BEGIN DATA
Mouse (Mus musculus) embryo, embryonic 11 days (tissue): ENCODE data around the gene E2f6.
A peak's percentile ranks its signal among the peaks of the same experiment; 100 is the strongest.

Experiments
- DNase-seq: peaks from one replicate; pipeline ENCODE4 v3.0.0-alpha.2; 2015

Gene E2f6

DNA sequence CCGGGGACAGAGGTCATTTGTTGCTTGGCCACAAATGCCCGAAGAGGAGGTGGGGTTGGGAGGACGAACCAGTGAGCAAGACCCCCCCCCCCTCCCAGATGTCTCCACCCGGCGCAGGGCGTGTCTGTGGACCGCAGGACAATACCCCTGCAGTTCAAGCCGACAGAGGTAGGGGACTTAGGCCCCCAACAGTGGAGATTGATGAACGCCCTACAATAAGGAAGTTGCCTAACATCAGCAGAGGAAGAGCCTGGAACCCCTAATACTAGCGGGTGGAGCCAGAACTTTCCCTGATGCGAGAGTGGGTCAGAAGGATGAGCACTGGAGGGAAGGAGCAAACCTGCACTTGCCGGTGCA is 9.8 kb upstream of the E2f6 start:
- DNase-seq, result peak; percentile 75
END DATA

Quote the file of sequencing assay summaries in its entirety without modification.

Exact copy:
Mouse (Mus musculus) embryo, embryonic 11 days (tissue): ENCODE data around the gene E2f6.
A peak's percentile ranks its signal among the peaks of the same experiment; 100 is the strongest.

Experiments
- DNase-seq: peaks from one replicate; pipeline ENCODE4 v3.0.0-alpha.2; 2015

Gene E2f6

DNA sequence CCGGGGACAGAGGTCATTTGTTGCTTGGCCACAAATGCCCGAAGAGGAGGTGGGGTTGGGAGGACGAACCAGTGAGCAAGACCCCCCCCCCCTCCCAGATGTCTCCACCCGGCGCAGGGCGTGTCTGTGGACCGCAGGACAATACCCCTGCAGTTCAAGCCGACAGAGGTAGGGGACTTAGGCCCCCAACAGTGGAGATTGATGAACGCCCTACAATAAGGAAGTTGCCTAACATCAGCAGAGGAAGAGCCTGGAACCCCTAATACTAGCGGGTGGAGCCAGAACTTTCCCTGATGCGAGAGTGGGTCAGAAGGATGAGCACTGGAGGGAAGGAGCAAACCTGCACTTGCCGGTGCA is 9.8 kb upstream of the E2f6 start:
- DNase-seq, result peak; percentile 75